Numbers Killed

How do we know that 100,000 sharks and about 1,400 sea turtles are caught every year? Or that up to two sharks die for every swordfish caught?

All of the numbers come from Canadian government and ICCAT (the international regulator) science documents. They base their numbers on observer data from the fishery and tagging research.

Sea Turtles

For loggerheads, the DFO Socio-Economic Analysis states: 

“Bycatch in the Canadian Tuna and Swordfish fisheries was estimated to be 1,200 Loggerhead Sea Turtles (with a 95% confidence range of 700-1,800) annually from 2002 to 2008.  Assuming that post-hooking mortality is in the range of 20-45%, this would result in the deaths of roughly 200-500 oceanic/neretic juvenile Loggerhead Sea Turtles annually from the Canadian Tuna and Swordfish longline fishery.”


For leatherbacks, the DFO 2004 report on leatherback turtles after they were listed under Canada’s Species at Risk Act states:

“Data from [the pelagic longline] fleet indicate that about 170 incidental captures occur per year.”

We have taken these two numbers estimations 170 + 1200, to come up with roughly 1400 turtles.


For the shark numbers we have looked at the ICCAT and DFO status reports of blue shark, short-fin mako and porbeagle sharks, as well as DFO science research released in 2009 (Campana, 2009) and 2008  (Brazner and McMillan, 2008).

The 100 000 sharks number is based on blue shark catch. The ICCAT science and Campana (2009) estimate a catch of 2450mt, based on the average shark weight of 23.4 kg you get 100 000 sharks. This number can also be worked out in a second way. Using the observer data of an avg of 98 sharks/set, combined with the avg number of hooks per set and you also get approximately 100 000 blue sharks.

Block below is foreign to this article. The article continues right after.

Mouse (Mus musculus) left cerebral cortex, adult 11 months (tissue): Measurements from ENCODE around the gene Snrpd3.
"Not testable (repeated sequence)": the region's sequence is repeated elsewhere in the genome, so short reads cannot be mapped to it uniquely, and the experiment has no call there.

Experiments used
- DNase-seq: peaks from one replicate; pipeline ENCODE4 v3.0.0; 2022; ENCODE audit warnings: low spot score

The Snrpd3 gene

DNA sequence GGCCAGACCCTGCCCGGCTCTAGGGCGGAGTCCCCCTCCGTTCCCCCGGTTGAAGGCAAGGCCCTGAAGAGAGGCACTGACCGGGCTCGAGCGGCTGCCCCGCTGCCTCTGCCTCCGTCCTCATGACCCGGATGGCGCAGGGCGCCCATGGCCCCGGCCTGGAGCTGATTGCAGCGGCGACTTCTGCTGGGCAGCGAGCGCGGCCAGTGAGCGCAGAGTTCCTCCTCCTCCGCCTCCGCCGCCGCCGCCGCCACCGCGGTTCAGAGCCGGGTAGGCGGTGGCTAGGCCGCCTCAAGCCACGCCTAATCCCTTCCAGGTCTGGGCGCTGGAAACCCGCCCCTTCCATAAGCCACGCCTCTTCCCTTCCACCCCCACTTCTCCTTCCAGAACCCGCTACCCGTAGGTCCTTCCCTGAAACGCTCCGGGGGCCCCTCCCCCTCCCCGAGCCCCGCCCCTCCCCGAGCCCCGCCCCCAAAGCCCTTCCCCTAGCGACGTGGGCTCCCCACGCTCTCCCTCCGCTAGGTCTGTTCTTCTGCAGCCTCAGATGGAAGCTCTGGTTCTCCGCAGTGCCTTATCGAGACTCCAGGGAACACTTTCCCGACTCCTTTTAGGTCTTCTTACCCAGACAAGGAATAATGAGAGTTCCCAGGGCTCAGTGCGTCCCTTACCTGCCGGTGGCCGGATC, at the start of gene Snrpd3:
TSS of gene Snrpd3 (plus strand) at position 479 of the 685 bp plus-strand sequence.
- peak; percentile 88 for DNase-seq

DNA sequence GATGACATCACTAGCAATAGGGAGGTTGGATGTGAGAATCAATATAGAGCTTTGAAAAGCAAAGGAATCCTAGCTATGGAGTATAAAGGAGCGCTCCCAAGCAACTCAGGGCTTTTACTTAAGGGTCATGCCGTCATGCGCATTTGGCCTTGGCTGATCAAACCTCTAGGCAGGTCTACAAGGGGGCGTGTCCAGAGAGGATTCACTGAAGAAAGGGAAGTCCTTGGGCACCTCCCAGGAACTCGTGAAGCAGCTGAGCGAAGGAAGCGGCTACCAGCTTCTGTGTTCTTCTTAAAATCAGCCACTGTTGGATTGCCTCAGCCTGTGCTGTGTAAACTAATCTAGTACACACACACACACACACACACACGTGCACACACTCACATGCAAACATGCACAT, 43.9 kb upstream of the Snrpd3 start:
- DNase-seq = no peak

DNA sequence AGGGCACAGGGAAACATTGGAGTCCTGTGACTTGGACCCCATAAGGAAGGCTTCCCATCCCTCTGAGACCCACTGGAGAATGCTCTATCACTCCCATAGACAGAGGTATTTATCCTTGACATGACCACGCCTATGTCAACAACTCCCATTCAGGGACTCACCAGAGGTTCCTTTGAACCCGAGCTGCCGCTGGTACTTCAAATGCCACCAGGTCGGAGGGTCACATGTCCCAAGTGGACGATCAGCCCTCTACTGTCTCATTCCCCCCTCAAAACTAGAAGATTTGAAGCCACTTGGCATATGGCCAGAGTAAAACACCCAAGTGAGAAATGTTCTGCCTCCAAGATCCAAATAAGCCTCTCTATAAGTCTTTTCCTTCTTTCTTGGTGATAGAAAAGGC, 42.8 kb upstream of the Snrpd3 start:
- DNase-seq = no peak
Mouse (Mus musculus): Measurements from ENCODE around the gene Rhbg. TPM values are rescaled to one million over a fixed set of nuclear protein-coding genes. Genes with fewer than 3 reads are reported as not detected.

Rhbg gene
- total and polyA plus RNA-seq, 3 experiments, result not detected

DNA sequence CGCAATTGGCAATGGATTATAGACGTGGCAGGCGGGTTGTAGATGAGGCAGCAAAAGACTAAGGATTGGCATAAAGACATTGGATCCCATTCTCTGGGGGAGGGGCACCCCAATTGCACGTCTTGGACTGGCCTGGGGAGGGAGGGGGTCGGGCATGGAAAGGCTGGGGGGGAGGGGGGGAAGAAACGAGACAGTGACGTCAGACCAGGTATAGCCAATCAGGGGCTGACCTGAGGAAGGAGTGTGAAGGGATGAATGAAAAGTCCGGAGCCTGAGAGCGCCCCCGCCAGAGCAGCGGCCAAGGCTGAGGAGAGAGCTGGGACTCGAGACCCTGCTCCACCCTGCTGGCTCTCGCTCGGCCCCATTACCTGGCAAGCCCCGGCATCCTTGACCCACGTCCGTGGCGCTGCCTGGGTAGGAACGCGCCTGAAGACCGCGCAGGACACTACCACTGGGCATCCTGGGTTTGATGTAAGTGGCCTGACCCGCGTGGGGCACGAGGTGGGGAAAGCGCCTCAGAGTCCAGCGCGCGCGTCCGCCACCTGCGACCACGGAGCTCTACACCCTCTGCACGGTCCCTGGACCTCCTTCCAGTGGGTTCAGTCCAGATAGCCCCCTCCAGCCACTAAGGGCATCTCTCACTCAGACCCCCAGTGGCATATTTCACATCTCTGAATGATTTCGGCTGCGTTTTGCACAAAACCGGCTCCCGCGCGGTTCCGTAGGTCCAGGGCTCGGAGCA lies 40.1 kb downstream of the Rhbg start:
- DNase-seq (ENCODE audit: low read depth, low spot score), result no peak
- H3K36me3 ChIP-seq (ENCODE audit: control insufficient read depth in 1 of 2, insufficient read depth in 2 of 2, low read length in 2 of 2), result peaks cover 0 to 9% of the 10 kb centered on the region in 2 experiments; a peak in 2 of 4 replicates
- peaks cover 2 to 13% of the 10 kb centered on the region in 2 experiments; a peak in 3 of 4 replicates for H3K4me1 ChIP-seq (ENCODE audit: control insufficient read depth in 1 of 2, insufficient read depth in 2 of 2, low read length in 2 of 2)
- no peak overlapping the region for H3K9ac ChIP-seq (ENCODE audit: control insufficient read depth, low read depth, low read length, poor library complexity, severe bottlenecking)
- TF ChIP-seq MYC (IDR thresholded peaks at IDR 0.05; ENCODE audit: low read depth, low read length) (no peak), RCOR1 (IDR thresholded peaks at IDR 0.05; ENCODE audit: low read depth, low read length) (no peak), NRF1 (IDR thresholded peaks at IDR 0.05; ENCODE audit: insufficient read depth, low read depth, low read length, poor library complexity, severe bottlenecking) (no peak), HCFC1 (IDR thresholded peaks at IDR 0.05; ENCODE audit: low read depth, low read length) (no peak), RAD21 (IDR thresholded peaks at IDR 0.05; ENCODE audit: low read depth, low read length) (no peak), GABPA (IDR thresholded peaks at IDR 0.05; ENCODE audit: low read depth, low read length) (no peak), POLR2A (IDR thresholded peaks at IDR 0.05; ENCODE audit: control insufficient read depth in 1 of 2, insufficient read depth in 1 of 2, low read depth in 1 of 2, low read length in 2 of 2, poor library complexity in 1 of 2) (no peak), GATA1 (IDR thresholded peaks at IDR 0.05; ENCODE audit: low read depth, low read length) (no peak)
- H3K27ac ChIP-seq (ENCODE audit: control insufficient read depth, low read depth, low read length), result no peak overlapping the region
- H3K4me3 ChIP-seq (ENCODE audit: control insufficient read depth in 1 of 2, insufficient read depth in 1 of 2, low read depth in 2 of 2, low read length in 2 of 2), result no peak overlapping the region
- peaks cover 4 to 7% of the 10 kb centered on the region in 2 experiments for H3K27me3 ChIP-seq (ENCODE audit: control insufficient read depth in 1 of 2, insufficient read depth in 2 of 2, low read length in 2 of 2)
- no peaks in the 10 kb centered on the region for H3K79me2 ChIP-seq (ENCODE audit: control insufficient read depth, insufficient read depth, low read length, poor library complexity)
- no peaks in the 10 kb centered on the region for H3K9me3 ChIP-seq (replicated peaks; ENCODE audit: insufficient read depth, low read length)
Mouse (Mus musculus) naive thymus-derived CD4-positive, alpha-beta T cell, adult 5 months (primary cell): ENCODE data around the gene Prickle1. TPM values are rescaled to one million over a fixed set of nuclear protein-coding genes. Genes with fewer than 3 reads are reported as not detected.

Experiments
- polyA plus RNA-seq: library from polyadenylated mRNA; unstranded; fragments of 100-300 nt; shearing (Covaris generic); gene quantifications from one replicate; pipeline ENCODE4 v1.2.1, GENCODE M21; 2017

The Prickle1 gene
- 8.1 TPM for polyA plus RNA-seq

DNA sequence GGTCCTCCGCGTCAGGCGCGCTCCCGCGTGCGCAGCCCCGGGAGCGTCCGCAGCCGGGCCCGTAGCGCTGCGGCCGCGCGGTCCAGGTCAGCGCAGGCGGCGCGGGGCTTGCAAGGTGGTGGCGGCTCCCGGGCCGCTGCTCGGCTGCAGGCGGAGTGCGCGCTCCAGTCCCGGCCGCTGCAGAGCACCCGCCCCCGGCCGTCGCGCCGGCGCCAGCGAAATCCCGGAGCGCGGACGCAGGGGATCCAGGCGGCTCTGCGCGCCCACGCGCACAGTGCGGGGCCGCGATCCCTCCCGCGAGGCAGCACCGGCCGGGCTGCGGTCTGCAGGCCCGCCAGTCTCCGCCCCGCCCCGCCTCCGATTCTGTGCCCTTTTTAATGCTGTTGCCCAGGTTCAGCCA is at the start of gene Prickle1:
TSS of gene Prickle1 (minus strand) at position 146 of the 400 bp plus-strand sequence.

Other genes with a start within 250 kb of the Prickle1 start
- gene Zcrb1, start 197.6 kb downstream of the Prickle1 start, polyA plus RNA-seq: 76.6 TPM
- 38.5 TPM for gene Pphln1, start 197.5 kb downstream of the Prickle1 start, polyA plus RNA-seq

Add to this the reported landings of short fin mako shark (around 60-70 tonnes per year) and porbeagle (30-40 tonnes per year). Keep in mind that the numbers for these two sharks does not include an estimation of discards – the one that are cut off the lines.

Current post-release mortality estimates – the number of sharks that die after being caught – are 35% for blue shark (Campana et al, 2009) and between 40% and 50% for porbeagle and shortfin mako, meaning that more than 35,000 sharks are killed every year for 20,000 swordfish

Whether you interpret this as 5 sharks CAUGHT or 2 sharks KILLED for each swordfish (1.75 rounded up to account for other species), this is a problem.